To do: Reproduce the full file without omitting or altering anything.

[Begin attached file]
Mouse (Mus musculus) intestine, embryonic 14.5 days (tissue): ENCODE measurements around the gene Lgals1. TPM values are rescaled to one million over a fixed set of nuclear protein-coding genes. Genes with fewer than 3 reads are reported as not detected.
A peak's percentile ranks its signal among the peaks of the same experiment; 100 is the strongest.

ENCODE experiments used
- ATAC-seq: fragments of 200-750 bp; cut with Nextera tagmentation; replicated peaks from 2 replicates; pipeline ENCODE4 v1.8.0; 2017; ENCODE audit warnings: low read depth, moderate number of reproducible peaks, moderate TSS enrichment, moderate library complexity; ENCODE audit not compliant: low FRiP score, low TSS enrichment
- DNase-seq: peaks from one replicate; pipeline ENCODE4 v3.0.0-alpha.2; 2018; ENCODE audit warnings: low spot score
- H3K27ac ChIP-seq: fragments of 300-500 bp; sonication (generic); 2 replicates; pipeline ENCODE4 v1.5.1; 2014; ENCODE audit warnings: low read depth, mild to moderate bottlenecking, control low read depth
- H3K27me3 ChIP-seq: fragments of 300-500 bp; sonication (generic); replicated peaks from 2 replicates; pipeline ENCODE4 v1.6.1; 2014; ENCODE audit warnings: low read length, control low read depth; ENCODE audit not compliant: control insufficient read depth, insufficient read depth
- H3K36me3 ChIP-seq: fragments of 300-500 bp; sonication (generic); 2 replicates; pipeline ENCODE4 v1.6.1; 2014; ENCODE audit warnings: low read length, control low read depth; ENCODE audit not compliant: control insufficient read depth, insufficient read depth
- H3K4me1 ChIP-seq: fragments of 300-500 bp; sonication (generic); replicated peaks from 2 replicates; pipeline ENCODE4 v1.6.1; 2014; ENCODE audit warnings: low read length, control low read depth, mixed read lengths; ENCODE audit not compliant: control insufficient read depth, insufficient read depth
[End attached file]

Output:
Mouse (Mus musculus) intestine, embryonic 14.5 days (tissue): ENCODE measurements around the gene Lgals1. TPM values are rescaled to one million over a fixed set of nuclear protein-coding genes. Genes with fewer than 3 reads are reported as not detected.
A peak's percentile ranks its signal among the peaks of the same experiment; 100 is the strongest.

ENCODE experiments used
- ATAC-seq: fragments of 200-750 bp; cut with Nextera tagmentation; replicated peaks from 2 replicates; pipeline ENCODE4 v1.8.0; 2017; ENCODE audit warnings: low read depth, moderate number of reproducible peaks, moderate TSS enrichment, moderate library complexity; ENCODE audit not compliant: low FRiP score, low TSS enrichment
- DNase-seq: peaks from one replicate; pipeline ENCODE4 v3.0.0-alpha.2; 2018; ENCODE audit warnings: low spot score
- H3K27ac ChIP-seq: fragments of 300-500 bp; sonication (generic); 2 replicates; pipeline ENCODE4 v1.5.1; 2014; ENCODE audit warnings: low read depth, mild to moderate bottlenecking, control low read depth
- H3K27me3 ChIP-seq: fragments of 300-500 bp; sonication (generic); replicated peaks from 2 replicates; pipeline ENCODE4 v1.6.1; 2014; ENCODE audit warnings: low read length, control low read depth; ENCODE audit not compliant: control insufficient read depth, insufficient read depth
- H3K36me3 ChIP-seq: fragments of 300-500 bp; sonication (generic); 2 replicates; pipeline ENCODE4 v1.6.1; 2014; ENCODE audit warnings: low read length, control low read depth; ENCODE audit not compliant: control insufficient read depth, insufficient read depth
- H3K4me1 ChIP-seq: fragments of 300-500 bp; sonication (generic); replicated peaks from 2 replicates; pipeline ENCODE4 v1.6.1; 2014; ENCODE audit warnings: low read length, control low read depth, mixed read lengths; ENCODE audit not compliant: control insufficient read depth, insufficient read depth